Mary Kim on How the Earth Moves Poetry

Part of the fun of adjudicating TNQ’s writing contests is that the process is completely anonymous. Each entry is given a number, and the writer behind the words remains a mystery until after the winner has been chosen.  Now that we’ve named our winners, however, we’d like to get to know the writers a little better. A number of the judges of both contests have interviewed the winners and runners-up, so you can become better acquainted with both writer and adjudicator as well. This first interview, with OV Contest runner-up Mary Kim (Kim Yong-Hi), was conducted by OV judge Carey Anne Jernigan.

The winners of the NB OV contest and our Edna Staebler Personal Essay contest can be found in TNQ # 120.


It was delight to read “Las Frutillas,” Mary Kim’s second place winner in the 2011 Nick Blatchford Occasional Verse Contest. The poem is set in a marketplace in Chile, a day after the 2010 terremoto (earthquake) in Concepcion.

CJ: I found the poem tenderly sad and vivid in its imagery. (I could as much as taste the strawberries, and wince at the accompanying memory of an earthquake past.) The last time I travelled to Chile myself, I came over land from Peru. It was there that I woke in the night to the room gently trembling … a kind of slow and growing movement that I felt both awed by and powerless in front of.  The point at which a gentle trembling shifts into a violent, destroying force is horrific for me to contemplate: a terror born from the same world that makes the sky beautiful or sustains those who live beneath it.

MK: I’m happy to hear that the tone I was aiming for came through in this poem. There was so much I wanted to capture of that moment, that walk down Tobalaba Canal scented with strawberries only a day after the quake: the quiet buzz, the disbelief, the stories shared, the surreality. Santiago was actually not very damaged, as I saw walking around the city that day; but the stories in the news and from friends and their family members of the devastation in Concepcion were very sad indeed. In Santiago I was awestruck by everyone’s ability to get back to work, whether it be mobilizing the community to help victims down south, or to carry on providing for their families. It was interesting to see how accustomed they were to these colossal shifts (throughout their lives and recent history indeed), and the man selling strawberries in the park was no different; there was no time for nonsense—one must carry on or give up, and that was out of the question. I’ve often been told that this is where Latin American magic realism comes from—moments like these where the reality can be so terrifying are where Latinos find their humour and a philosophy to give strength to their daily lives.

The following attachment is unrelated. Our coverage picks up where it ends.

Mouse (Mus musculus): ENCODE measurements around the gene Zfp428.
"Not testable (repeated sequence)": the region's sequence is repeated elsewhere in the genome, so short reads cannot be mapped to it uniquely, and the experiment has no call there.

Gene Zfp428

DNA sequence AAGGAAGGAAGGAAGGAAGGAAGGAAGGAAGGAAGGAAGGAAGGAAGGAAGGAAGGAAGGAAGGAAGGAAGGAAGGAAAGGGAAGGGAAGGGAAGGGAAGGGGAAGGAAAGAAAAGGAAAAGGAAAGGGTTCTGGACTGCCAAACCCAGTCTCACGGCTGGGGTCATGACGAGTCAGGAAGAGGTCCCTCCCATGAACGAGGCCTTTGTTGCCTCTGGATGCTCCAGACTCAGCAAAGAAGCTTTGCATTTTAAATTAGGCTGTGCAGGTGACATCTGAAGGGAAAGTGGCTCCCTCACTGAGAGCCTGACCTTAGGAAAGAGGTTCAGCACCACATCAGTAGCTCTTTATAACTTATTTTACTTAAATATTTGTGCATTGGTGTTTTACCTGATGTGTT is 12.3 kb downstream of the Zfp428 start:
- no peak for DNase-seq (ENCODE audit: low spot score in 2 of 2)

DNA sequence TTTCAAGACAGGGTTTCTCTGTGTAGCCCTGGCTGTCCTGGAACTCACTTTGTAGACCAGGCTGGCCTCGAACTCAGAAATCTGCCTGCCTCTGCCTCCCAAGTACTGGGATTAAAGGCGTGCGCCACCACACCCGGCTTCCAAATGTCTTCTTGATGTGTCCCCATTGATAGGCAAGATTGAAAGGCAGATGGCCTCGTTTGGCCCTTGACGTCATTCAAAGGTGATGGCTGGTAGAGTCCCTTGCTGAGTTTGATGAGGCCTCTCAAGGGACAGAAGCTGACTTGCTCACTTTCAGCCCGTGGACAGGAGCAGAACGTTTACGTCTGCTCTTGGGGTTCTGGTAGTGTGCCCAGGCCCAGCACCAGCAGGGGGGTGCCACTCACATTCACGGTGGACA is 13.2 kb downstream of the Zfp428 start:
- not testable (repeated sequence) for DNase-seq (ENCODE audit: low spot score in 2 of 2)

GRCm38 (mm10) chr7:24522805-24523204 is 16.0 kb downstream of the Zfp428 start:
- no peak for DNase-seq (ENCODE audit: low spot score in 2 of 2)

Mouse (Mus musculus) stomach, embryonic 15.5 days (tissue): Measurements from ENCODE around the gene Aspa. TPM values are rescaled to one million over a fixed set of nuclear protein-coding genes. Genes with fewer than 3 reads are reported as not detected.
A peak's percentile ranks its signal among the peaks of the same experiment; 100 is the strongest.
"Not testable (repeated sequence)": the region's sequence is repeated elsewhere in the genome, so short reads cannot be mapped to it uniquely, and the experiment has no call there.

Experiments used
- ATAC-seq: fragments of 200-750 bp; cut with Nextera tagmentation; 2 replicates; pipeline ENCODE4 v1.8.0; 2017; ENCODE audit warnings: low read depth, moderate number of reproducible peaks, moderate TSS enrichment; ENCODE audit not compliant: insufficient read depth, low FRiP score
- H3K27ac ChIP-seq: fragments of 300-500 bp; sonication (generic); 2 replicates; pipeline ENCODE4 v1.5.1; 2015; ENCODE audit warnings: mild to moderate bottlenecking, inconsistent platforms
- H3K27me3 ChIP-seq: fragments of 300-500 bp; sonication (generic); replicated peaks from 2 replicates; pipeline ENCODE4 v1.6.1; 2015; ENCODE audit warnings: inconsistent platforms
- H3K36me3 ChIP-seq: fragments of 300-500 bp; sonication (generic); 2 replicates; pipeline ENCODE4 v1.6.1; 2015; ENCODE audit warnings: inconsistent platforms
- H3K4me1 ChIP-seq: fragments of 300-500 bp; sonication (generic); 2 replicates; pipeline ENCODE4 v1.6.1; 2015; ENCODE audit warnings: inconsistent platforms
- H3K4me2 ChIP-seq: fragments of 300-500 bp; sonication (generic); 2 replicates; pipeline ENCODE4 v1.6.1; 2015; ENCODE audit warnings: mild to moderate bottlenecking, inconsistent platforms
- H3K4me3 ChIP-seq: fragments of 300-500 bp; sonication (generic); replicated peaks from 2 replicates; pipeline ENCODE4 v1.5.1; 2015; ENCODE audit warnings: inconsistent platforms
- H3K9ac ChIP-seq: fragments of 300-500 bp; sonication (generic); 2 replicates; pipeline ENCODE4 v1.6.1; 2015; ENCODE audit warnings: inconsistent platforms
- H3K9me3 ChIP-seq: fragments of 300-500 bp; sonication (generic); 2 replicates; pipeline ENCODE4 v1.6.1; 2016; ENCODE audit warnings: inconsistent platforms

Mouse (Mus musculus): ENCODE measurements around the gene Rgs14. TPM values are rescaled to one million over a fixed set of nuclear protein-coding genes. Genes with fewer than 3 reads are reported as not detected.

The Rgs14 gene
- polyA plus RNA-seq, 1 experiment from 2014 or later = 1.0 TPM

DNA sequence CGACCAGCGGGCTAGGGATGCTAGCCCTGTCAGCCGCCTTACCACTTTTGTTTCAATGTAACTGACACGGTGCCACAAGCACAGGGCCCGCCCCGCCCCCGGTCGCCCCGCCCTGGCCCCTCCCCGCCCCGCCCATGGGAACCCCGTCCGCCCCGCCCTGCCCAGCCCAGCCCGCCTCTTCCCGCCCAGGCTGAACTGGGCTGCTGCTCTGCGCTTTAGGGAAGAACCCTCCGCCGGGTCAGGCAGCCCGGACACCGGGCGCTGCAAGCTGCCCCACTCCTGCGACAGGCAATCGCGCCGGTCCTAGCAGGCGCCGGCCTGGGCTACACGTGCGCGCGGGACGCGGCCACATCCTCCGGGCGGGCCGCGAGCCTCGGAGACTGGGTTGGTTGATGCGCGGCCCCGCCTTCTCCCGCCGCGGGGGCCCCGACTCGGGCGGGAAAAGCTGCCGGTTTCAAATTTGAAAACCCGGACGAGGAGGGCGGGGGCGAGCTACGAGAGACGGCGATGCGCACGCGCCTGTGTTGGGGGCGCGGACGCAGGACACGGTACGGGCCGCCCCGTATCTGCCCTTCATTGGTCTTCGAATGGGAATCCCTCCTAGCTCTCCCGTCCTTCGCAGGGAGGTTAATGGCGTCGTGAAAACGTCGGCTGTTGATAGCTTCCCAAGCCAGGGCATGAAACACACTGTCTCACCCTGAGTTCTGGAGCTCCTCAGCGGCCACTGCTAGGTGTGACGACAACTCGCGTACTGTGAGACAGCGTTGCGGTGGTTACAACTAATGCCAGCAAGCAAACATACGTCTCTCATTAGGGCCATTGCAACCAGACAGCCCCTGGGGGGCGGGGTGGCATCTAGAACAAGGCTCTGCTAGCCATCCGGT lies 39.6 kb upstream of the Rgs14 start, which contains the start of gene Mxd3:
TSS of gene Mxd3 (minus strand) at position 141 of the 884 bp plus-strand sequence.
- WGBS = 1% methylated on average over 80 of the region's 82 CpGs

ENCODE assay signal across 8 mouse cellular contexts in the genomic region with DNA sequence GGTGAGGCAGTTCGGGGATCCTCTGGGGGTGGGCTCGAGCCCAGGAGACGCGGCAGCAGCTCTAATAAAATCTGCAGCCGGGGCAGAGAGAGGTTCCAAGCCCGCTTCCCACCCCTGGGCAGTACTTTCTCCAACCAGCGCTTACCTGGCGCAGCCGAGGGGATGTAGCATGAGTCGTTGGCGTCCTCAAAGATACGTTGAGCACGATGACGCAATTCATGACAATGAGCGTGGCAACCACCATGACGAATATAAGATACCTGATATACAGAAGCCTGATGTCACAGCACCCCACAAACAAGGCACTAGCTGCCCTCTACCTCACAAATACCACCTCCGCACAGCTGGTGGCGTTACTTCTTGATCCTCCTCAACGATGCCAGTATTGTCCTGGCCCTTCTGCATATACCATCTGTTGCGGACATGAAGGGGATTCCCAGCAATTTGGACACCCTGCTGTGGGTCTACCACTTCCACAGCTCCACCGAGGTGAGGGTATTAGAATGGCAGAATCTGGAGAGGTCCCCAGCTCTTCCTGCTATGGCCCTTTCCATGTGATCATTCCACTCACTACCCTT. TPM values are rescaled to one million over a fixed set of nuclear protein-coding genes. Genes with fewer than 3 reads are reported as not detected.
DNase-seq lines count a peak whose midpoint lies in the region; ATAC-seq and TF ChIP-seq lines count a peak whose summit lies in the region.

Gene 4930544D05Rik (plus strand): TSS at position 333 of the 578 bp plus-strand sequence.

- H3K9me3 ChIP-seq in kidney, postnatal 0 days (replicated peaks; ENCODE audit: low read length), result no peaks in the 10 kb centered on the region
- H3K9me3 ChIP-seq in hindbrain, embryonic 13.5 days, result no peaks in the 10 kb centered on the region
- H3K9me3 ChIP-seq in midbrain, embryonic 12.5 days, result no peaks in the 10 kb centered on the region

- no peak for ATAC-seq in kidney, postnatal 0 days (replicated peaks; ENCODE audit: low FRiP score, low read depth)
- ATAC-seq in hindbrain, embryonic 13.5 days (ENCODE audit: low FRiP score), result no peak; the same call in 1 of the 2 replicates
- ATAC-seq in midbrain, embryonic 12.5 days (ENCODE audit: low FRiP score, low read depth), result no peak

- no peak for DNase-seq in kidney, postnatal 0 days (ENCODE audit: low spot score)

CJ:My Mom says that the name you are publishing this poem under, Kim Yong-Hi, honours your grandmother. Would you tell us a bit about her?

MK: Yes, my grandmother and mother really. They were both immigrants to this country (Canada), and brought with them wisdom and many tales from the old country (Korea) that shaped my aesthetic and desire to read and share stories. I was probably the furthest away from them I will ever be, living in South America, and yet felt the closest to them; I reflected on one of the biggest shifts (immigration) they made in their lives and the somewhat analogous experience I had in living as an expat, and understood a lot of their internal logic for the first time in my life. It also helped that there were many social similarities between South Korea and Chile—eerily familiar, in fact. There were many social aspects that I could write about for pages, but as one example, I had grown up hearing about the war and the socio-political aftermath in Korea; living in Chile where something similar had happened, though more recently, was a big eye-opener for me. Again, colossal shifting and then how people gather together to find strength, humour, creativity and healing is a major theme.

CJ: Did you indeed have a home destroyed? Can you describe it to us? Did you go there afterwards? What were those days and weeks like?

MK: I didn’t have a home destroyed. I was fortunate enough to be living in a newer part of Santiago; after an 8.0 in 1985 (which ‘Loreto’ in the poem recalls), the city put out very strict regulations on earthquake construction and so Stgo didn’t experience as much damage this time around as did the epicentre of the quake in Concepcion. I did go down there much later afterward, and spent some time with some families who had relocated out to fincas (farms) in the country while their homes were being rebuilt. Again, the strength and humour were so humbling to witness. They spent more time helping those less fortunate in neighbouring areas than worrying about when they could move back home. I visited Pen’co actually (also mentioned in the poem), a wildly arranged suburb of Concepcion by the ocean, where domesticated horses grazed on patches of grass by the road and families continued selling fruits from their carts. Other than some water damage, most of the homes had been rebuilt already and daily life carried on as best they could make it; it was inspiring and perspective-shifting. Asi es la vida: shoddy condos/adobe homes may fall; families/communities are resilient.

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